Sam Underhill climbign Absent Friends E5 6a on Craig Dorys. A loose cliff that requires even experts to wear helmets.

Rock Climbing Helmets

Whilst not essential, wearing a climbing helmet is a very good idea. A crag may not appear to have much loose rock but there may be some hidden blocks up on ledges waiting for a passing climber or a rope to knock it over the edge. A climber above you could simply drop a piece of climbing gear. Should you fall, a helmet will help to protect your head if you hit the wall or deck out.

Any helmet is better than none at all

Old arguments of heavy cumbersome helmets that were impractical, simply don’t stick anymore and whilst the lighter the helmet, the less protection there is, they all reach UIAA guidelines, so offer better protection than none at all.

The helmet you feel comfortable in is the best helmet as you are more likely wear it all the time. Discomfort may tempt you to remove your helmet, but here is a tale that might make you rethink that decision.

‘I once was one of the rst climbers on the scene of a nasty accident where a climber had tumbled down 50 metres down a descent gully. He had quite neatly clipped his helmet to his harness at the top of the climb. When he was airlifted to hospital they discovered he had fractured his skull in the tumble and took months to recover. What would have happened if he had been wearing his helmet?’

Types of Climbing Helmet

There are three main type of helmets nowadays. The first is a hard shell helmet made of either polycarbonate, fibreglass or carbon fibre. These helmets offer the best protection against falling blocks as they try to deflect rocks and have the highest ballistic rating (impact force from a rock). They tend to be heavier though and as such have fallen out of favour to a certain extent.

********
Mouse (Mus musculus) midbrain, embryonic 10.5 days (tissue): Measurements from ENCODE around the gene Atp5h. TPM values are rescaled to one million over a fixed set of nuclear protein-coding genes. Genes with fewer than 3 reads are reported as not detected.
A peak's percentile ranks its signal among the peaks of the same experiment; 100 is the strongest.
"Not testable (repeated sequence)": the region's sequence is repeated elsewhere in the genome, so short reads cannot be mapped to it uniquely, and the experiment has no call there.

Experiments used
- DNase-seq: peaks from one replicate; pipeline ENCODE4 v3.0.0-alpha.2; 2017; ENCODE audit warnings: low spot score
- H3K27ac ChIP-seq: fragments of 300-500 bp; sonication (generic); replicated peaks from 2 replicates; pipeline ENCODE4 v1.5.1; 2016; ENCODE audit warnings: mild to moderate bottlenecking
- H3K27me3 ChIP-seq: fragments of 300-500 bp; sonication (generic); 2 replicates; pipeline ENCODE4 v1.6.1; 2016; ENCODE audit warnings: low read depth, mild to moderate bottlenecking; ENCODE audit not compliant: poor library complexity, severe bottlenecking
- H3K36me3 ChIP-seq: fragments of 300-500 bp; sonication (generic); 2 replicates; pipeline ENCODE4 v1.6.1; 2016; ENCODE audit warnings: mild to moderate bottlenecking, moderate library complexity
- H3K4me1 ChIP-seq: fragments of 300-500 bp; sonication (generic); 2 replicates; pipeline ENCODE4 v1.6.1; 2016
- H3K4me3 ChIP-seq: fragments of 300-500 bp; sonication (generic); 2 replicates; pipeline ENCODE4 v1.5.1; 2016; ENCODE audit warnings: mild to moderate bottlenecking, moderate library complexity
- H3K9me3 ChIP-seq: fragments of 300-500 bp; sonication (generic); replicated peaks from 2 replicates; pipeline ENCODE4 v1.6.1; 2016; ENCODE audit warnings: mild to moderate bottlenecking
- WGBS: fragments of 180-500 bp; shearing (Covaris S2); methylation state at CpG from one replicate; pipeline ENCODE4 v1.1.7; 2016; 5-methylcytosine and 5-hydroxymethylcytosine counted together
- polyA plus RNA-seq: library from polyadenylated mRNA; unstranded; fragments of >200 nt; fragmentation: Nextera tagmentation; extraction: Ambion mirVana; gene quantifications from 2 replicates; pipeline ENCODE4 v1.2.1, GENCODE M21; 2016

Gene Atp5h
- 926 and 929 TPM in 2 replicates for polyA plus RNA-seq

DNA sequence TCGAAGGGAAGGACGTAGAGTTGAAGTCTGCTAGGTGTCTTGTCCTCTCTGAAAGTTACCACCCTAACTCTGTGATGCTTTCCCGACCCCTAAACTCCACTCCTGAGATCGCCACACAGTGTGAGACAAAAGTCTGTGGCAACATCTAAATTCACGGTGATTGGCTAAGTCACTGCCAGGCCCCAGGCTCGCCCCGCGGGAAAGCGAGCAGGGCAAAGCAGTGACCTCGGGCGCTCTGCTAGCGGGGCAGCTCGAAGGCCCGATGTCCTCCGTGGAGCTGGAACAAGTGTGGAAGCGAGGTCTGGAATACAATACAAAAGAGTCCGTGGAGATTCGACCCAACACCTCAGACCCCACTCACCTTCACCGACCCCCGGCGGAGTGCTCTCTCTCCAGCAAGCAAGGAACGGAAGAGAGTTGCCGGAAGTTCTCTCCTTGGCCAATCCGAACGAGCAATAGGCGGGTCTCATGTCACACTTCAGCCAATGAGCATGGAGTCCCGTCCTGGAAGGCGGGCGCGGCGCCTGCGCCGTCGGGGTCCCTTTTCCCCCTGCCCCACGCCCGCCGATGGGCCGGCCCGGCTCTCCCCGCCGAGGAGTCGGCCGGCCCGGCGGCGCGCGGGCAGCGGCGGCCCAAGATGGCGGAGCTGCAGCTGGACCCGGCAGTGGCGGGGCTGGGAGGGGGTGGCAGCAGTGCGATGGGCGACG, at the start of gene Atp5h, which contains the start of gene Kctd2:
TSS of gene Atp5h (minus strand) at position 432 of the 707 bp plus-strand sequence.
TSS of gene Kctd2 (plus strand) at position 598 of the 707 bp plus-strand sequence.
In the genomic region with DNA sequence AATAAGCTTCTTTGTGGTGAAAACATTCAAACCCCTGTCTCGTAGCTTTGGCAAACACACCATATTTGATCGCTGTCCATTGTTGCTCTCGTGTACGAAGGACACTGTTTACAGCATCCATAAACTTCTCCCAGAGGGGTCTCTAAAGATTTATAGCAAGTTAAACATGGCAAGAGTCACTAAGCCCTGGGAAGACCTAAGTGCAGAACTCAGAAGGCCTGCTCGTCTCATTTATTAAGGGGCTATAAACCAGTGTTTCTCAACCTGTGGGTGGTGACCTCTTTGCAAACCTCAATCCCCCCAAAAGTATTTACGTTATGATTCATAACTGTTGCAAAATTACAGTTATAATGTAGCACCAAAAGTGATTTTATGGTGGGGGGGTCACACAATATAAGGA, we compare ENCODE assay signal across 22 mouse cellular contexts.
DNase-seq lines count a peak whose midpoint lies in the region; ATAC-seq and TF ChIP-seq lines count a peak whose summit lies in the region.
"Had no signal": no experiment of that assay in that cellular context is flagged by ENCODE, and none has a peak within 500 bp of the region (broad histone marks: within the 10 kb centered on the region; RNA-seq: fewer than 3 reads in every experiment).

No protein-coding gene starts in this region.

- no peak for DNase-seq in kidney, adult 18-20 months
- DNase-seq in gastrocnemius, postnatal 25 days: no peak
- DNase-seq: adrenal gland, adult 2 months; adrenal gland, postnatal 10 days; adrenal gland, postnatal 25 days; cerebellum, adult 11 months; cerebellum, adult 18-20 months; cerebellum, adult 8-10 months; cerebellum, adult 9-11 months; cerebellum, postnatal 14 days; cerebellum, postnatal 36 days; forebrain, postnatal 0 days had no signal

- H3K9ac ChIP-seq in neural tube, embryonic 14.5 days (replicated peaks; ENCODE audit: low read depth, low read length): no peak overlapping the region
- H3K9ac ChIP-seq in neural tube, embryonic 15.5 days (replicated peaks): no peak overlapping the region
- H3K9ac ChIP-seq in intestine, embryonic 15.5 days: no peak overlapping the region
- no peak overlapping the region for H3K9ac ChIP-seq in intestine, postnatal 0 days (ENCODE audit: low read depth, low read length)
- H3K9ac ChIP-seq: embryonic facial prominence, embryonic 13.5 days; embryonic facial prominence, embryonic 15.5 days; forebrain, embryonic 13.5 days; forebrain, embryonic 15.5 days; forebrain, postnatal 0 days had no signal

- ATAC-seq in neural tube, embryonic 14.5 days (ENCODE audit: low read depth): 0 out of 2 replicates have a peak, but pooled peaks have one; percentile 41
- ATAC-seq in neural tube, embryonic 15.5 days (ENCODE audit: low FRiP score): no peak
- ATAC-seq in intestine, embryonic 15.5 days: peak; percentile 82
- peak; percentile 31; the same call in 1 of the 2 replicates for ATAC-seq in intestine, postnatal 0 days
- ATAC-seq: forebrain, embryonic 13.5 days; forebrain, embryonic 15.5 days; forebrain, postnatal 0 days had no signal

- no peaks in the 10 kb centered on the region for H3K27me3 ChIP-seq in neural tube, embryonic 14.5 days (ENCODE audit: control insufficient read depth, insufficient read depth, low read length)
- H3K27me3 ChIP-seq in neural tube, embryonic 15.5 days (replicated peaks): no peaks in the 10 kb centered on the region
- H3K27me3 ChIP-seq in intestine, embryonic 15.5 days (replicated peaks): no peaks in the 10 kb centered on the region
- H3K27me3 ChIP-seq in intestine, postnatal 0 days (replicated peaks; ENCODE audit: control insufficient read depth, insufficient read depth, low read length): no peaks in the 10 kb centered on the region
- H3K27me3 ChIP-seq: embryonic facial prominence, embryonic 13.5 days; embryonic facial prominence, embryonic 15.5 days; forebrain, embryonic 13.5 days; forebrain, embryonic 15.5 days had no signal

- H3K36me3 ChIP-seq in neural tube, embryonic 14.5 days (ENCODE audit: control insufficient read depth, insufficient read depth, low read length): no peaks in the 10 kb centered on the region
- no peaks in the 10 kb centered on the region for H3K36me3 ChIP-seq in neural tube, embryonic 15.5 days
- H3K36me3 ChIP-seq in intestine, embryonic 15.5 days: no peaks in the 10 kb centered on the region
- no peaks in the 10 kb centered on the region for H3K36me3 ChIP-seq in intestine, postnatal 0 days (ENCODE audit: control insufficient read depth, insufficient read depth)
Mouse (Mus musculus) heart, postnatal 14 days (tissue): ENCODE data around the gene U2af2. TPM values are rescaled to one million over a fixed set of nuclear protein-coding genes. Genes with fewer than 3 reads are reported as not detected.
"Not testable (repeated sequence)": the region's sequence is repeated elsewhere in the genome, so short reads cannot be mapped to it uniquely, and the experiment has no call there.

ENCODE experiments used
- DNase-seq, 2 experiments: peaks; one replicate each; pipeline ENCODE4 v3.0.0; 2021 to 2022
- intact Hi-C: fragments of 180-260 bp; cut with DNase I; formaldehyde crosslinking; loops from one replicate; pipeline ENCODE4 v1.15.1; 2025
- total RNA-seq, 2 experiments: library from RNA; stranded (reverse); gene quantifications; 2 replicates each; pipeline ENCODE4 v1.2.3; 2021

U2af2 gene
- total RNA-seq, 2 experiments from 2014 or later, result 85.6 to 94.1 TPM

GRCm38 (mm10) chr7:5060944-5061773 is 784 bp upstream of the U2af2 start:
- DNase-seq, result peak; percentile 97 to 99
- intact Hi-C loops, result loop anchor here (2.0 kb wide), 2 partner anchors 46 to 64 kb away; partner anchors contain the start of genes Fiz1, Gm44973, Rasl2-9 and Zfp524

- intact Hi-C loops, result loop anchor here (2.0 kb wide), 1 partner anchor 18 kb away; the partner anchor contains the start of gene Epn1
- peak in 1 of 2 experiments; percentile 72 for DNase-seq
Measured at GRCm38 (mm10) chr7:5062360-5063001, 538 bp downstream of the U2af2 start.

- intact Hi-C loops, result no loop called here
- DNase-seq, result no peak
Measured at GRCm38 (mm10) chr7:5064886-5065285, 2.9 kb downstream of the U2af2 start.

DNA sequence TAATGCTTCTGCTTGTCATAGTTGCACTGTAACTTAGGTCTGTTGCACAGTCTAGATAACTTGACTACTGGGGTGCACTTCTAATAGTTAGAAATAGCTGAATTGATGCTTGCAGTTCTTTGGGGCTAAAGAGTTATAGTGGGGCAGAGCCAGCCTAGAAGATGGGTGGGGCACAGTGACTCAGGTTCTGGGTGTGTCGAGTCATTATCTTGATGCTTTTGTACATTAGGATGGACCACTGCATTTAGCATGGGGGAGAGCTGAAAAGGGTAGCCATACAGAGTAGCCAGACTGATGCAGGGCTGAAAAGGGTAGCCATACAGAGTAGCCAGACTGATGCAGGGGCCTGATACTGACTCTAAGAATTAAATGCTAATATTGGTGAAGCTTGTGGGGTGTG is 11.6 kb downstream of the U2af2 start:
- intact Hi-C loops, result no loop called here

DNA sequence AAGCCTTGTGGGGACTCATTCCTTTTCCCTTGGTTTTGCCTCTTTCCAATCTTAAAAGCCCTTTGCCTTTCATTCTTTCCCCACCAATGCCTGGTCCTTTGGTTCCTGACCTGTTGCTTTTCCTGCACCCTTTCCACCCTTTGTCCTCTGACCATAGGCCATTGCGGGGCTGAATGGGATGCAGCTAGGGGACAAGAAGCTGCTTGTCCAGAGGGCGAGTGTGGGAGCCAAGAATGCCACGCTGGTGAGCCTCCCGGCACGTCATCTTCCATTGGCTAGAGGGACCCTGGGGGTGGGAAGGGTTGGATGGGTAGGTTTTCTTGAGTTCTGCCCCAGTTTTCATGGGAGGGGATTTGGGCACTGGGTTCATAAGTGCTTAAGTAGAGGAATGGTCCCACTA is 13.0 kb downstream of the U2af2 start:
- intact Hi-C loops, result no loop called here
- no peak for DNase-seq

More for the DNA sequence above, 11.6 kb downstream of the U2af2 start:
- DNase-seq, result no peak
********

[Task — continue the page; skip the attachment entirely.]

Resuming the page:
An old hard shell helmet from a previous generation. These were the original head protection.
An old hard shell helmet from a previous generation. These were the original head protection.

The second type are super lightweight polystyrene helmets that have been moulded. They resemble cycle helmets but have been tested to climbing standards and past. Whilst they have a lower ballistic rating they are so light you can forget you are wearing them. Some of them look better than the classic dome shape of the hard shell helmets.

A hybrid climbing helmet, with a semi hard shell and some polystyrene inner. Offer the best of both worlds when it comes to helmets in term of weight versus protection.
A hybrid climbing helmet, with a semi hard shell and some polystyrene inner. Offer the best of both worlds when it comes to helmets in term of weight versus protection.

The third kind is a king of hybrid, where by there is a thinner hard shell and some polystyrene. Meaning you get a little benefit from the shell but the helmet is still light.

Learn-to-rock-climb

facebooktwittergoogle_plusredditpinterestlinkedinmail

Rock Climbing Essential Skills and Techniques